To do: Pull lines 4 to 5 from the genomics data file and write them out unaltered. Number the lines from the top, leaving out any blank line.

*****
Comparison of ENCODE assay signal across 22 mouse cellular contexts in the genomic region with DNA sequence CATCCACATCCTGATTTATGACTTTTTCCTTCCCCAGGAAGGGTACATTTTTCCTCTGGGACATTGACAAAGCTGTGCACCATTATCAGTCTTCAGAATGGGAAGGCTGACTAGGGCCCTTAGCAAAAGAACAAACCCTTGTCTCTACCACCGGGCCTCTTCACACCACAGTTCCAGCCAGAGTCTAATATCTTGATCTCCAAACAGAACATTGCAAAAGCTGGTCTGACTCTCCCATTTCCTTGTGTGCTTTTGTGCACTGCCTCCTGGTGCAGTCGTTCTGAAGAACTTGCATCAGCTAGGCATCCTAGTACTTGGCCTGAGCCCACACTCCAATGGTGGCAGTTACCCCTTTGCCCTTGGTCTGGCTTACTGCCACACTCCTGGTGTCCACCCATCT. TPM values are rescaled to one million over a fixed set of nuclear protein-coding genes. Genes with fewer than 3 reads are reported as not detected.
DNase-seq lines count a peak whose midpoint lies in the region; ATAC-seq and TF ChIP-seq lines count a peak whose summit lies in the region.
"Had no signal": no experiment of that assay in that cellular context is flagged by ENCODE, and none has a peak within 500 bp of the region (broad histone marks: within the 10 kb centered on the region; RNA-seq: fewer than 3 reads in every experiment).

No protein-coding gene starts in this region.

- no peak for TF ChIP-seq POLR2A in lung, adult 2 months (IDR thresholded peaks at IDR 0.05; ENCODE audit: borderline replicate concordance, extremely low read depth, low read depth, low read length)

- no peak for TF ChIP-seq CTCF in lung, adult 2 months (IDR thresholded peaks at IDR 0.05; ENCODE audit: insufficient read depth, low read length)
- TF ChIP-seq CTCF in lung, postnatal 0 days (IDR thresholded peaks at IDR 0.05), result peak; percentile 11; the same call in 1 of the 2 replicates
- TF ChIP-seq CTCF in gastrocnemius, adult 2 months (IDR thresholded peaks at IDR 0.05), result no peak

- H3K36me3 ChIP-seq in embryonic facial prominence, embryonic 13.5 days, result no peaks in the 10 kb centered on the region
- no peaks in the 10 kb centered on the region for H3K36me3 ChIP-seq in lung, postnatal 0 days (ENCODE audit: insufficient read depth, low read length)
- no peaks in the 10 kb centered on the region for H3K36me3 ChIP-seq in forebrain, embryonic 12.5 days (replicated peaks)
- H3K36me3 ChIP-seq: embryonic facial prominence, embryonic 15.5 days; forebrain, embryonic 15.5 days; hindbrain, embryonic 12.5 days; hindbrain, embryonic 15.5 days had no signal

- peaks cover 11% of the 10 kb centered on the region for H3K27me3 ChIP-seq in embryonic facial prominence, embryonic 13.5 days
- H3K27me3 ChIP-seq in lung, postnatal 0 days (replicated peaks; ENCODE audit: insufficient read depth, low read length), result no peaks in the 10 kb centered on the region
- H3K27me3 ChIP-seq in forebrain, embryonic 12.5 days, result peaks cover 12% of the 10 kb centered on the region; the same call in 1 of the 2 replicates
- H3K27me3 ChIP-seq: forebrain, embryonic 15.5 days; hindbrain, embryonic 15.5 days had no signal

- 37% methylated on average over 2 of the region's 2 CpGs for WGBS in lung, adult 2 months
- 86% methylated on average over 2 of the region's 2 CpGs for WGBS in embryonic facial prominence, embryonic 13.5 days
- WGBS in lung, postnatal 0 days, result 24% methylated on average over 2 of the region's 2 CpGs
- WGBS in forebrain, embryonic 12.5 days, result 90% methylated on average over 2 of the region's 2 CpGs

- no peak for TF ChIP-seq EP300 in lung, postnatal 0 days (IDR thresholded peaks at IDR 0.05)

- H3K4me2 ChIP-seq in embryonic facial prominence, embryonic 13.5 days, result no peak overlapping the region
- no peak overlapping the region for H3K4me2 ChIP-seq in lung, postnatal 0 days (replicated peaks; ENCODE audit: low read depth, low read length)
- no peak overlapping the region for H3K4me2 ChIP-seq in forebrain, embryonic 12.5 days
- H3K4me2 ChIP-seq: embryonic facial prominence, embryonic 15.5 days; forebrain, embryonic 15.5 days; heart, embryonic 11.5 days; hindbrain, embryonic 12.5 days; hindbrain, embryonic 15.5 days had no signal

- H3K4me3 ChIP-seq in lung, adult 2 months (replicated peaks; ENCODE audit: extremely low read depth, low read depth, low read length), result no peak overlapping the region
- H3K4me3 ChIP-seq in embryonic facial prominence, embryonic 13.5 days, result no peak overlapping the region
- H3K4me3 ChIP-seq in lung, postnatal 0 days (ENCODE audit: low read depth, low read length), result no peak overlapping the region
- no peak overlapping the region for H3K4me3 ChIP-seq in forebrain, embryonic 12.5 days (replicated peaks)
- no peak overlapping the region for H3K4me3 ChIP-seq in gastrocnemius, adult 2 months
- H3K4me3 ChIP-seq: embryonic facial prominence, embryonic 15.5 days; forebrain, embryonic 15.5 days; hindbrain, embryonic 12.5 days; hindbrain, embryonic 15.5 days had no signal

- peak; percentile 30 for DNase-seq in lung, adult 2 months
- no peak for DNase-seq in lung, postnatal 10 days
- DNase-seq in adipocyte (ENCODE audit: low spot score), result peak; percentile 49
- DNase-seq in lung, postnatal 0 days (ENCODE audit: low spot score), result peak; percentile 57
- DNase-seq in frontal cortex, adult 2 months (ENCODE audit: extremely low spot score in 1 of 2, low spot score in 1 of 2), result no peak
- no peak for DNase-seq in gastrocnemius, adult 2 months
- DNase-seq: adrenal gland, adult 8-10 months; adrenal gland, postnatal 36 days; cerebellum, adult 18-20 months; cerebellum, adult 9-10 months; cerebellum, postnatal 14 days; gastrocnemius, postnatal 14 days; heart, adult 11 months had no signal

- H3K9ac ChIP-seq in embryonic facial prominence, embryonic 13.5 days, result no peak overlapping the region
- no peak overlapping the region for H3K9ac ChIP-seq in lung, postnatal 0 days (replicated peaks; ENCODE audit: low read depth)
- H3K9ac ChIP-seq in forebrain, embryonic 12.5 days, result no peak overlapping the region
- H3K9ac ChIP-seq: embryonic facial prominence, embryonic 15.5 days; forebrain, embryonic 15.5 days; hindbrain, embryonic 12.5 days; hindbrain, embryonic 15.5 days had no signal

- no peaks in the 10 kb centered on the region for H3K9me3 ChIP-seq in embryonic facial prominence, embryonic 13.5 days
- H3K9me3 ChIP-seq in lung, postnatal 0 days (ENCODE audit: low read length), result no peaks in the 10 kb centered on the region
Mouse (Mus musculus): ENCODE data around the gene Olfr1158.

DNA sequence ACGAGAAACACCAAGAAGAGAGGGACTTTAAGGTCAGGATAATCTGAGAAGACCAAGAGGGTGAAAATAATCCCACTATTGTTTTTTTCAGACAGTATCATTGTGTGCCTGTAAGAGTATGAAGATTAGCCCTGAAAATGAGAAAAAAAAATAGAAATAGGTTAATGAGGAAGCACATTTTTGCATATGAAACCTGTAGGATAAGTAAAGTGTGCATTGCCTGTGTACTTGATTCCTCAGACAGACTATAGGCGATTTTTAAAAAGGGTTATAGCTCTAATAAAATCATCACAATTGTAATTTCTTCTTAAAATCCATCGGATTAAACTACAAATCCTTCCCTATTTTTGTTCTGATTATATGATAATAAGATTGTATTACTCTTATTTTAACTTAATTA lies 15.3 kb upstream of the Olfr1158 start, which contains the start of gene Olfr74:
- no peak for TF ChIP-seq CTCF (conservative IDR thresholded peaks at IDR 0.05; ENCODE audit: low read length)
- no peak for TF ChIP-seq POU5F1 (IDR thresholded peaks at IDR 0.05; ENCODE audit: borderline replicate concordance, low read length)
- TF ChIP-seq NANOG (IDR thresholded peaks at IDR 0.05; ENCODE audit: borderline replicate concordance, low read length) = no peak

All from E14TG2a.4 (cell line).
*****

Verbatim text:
No protein-coding gene starts in this region.

- no peak for TF ChIP-seq POLR2A in lung, adult 2 months (IDR thresholded peaks at IDR 0.05; ENCODE audit: borderline replicate concordance, extremely low read depth, low read depth, low read length)